Periodontics refers to treatment of gum diseases. The most common form of gum disease is the plaque, which is a soft, sticky substance that builds up on your teeth. It is made up of bacteria which feed on sugar from the food and drinks that we consume. The build up of plaque will result in gum infection which might bleed when you brush the teeth known as gingivitis.

The gum will get detached from the teeth resulting in more tartar buildup in the gap between teeth and gums, which will in turn result in the weakness of bone supporting the tooth. This stage of the gum disease is called chronic periodontitis. This is painless and as a result most people are unaware of its occurence. However, if this is left untreated, gum disease will lead to loosening and eventual loss of teeth. Gingivitis can be prevented and/or cured by maintaining good oral hygiene brushing twice a day and also by using other oral hygiene aids such as dental floss and medicated mouthwash, as advised by your dentist.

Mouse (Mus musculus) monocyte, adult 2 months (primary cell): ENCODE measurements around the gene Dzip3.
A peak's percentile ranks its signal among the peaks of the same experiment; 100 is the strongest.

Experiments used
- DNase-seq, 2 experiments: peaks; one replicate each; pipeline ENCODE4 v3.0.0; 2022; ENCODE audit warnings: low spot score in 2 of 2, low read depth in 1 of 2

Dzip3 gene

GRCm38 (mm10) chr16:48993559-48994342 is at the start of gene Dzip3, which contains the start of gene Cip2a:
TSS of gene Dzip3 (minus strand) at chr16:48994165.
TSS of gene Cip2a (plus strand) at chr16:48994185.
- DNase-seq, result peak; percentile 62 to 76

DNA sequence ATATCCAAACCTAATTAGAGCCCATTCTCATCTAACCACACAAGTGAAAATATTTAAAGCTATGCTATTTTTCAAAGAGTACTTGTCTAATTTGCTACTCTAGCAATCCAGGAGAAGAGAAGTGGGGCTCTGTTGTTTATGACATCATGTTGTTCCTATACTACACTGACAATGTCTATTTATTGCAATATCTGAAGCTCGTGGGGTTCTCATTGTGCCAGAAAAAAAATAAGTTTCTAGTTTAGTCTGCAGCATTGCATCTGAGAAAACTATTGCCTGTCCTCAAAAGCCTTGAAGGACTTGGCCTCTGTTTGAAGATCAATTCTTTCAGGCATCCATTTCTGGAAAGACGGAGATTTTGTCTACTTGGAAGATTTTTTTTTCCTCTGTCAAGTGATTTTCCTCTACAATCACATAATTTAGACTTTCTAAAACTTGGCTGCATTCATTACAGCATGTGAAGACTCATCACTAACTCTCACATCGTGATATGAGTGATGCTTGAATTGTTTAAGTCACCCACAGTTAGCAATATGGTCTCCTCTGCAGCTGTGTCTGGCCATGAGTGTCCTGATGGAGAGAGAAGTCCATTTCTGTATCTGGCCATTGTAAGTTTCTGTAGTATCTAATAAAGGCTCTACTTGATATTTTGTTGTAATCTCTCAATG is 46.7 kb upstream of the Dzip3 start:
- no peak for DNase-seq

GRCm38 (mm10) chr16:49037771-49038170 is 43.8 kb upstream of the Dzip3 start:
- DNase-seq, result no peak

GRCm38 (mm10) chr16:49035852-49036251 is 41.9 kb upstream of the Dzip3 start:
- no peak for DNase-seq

Tartar can be removed by means of scaling and polishing.

In certain severe cases of gum disease, surgery may be required, which involves the gum being peeled away to allow affected areas to be treated. This will be done under local anaesthetic.

In certain cases where the gum disease has been neglected and has progressed too far, the affected tooth and/or teeth will need to be removed.